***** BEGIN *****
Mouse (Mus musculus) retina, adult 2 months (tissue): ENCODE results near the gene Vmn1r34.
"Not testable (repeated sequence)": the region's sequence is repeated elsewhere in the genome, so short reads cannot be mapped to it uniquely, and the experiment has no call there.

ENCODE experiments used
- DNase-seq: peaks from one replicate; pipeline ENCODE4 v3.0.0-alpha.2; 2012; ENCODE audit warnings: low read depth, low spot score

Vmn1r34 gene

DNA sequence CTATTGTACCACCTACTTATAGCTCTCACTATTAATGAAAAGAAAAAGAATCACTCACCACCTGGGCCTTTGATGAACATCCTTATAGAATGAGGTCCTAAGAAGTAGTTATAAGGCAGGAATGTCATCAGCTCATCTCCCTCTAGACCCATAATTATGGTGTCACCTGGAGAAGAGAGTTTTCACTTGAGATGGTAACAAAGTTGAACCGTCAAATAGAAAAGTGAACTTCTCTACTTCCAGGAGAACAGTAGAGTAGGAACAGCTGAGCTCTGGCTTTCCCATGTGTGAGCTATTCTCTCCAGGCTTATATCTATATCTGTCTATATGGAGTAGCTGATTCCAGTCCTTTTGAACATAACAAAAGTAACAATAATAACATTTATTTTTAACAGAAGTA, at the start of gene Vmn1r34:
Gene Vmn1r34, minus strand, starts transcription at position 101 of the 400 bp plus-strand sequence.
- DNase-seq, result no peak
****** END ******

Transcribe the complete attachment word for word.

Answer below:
Mouse (Mus musculus) retina, adult 2 months (tissue): ENCODE results near the gene Vmn1r34.
"Not testable (repeated sequence)": the region's sequence is repeated elsewhere in the genome, so short reads cannot be mapped to it uniquely, and the experiment has no call there.

ENCODE experiments used
- DNase-seq: peaks from one replicate; pipeline ENCODE4 v3.0.0-alpha.2; 2012; ENCODE audit warnings: low read depth, low spot score

Vmn1r34 gene

DNA sequence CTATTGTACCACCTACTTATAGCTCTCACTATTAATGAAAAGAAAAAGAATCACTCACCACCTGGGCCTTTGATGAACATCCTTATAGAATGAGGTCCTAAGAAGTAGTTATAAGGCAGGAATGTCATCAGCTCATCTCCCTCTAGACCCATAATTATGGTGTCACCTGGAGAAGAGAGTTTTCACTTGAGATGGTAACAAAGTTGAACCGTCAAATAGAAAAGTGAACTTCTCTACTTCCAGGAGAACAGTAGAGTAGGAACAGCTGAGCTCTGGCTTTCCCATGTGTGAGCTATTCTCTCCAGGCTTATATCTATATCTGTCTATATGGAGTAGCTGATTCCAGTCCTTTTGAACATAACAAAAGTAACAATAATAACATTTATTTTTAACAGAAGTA, at the start of gene Vmn1r34:
Gene Vmn1r34, minus strand, starts transcription at position 101 of the 400 bp plus-strand sequence.
- DNase-seq, result no peak